Laura, Chris, and Jenn—I merely asked if a great video game must impress us so much that we’d play it twice, yet now we have Chris and Laura rethinking whether a game they each gave 70 hours of their lives to was worth playing once. How perverse this medium is that those of us who love it are left wondering if it just gave us a great new experience or merely robbed our life of a few days. But it’s not the nature of a video game to be easily consumed, and some of the best ones spar with us. If a game makes me want to pull my hair out, it wasn’t necessarily a bad game. In fact, it might have been excellent.
Compare the other great forms of entertainment. Most music or literature, for example, isn’t designed to defy its audience, to require learning and skill and mastery to get to the end. Some great works do, of course. Most video games, however, do push back. They push back for the reasons non-gamers might expect: They can be full of tough bad guys who are hard to defeat, replete with races that are challenging to win, stuff like that. But they can also be tough the way that learning to use a new camera or computer operating system can be tough, because the interface is poor and in need of a new iteration next year. That, I believe, is the new Dragon Age’s problem. Here’s a game that plunges players not just into a fantasy word in need of saving—but into nests of confusing, counterintuitive menus that make upgrading one’s sword or mixing potions about as fun as defragmenting a hard drive.
There was much hubbub a few years ago about the ending of Dragon Age studio BioWare’s previous game Mass Effect 3. Many fans were incensed by what they felt was an insufficiently thorough ending, one they felt didn’t proportionately take into account the many decisions Mass Effect players had made across the trilogy of games. These fans complained, and BioWare eventually decided to release a revised, expanded ending—which spawned new complaints from fans defending the sanctity of authorial intent. I found the complaints about the complaints to be absurd. Developers have tweaked and patched and improved the gameplay tuning of games for ages—made this too-powerful gun less powerful, altered this multiplayer mode to make it more competitive—so why in the world would a video game’s story be beyond post-release tinkering? To say it was, I wrote at the time, would be to say that story was more important than gameplay, and we know how I feel about that.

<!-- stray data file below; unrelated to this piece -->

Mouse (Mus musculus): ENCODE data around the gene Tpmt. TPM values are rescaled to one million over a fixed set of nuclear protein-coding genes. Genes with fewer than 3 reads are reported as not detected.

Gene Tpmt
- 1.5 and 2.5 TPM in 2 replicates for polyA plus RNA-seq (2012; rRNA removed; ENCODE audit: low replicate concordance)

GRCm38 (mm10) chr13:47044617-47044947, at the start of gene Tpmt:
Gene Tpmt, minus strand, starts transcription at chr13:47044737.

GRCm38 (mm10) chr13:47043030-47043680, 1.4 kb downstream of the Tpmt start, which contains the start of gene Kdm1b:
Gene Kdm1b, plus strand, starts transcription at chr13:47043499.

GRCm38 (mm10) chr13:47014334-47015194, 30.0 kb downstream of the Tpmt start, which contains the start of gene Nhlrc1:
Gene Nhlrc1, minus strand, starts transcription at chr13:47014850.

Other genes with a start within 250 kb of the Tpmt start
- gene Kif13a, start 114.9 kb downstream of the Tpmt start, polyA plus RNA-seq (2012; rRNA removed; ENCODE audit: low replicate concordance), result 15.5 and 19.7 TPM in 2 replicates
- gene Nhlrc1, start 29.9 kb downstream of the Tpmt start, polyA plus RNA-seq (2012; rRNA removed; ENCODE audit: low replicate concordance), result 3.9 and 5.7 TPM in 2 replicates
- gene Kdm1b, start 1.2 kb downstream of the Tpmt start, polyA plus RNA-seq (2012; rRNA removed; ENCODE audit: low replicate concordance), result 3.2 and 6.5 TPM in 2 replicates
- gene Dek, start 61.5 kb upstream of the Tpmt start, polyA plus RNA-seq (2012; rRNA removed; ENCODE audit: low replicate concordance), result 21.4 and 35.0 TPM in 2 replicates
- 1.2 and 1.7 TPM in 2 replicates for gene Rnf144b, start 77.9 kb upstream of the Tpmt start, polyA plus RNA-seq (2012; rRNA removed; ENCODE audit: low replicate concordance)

All of which is to say: Let this serve as my call for BioWare to do a major overhaul of Dragon Age: Inquisition’s time-wasting menus. My God. If you’re going to “fix” Mass Effect 3’s ending, fix the menus of your new game, please. Dragon Age: Inquisition needs to feel a bit more like Game of Thrones and a bit less like Microsoft Excel.
One explanation for gaming critics’ zeal for small, polished indie games is that blockbuster games are still too often released in substandard states. A publisher the caliber of EA shouldn’t be releasing a game that has such bad menu systems as Dragon Age’s. EA wasn’t alone in that regard in 2014, nor was it even the worst. Major publishers regularly release games with poor interfaces, abundant bugs, and modes that, in the case of Microsoft’s and Sony’s twin fall debacles, Halo Master Chief Collection and Driveclub, respectively, are so busted that they eventually need to be apologized for. Perhaps this will be one of 2014’s gaming legacies: a year when blockbuster game publishers were embarrassed into exerting higher quality control, such that, come 2017 or so when we answer the siren song of a new Dragon Age, we will find a game that works well and doesn’t waste our time.
A final thought: I know that 2014 frustrated many people who love video games. In many ways it was a bad year, light on great games and heavy on unkind behavior. The year has certainly left its scars, but I leave you with what the year left me with: a wonderful discovery.
We may tolerate a fair amount of unpleasantness on this frontier of entertainment, but we also regularly turn the bend to discover new wonders. Late last month, for example, I discovered a mobile and tablet game called A Dark Room. Laura knows about it already. All of our readers should. It’s a game that treats graphics about as seriously as Chris’ beloved J.S. Joust … that in unexpected ways asks you to think about life and values in a manner Laura would appreciate … and that, for the sake of the Jenn Frank household, doesn’t require virtual reality goggles to enjoy. It is simple, beautiful, and occasionally disturbing. It is a gameplay game with a surprising amount of story to it. It is adapted from a 2013 Web-based game and is one of 2014’s best. Enjoy, Video Game Club. See you all in a year.
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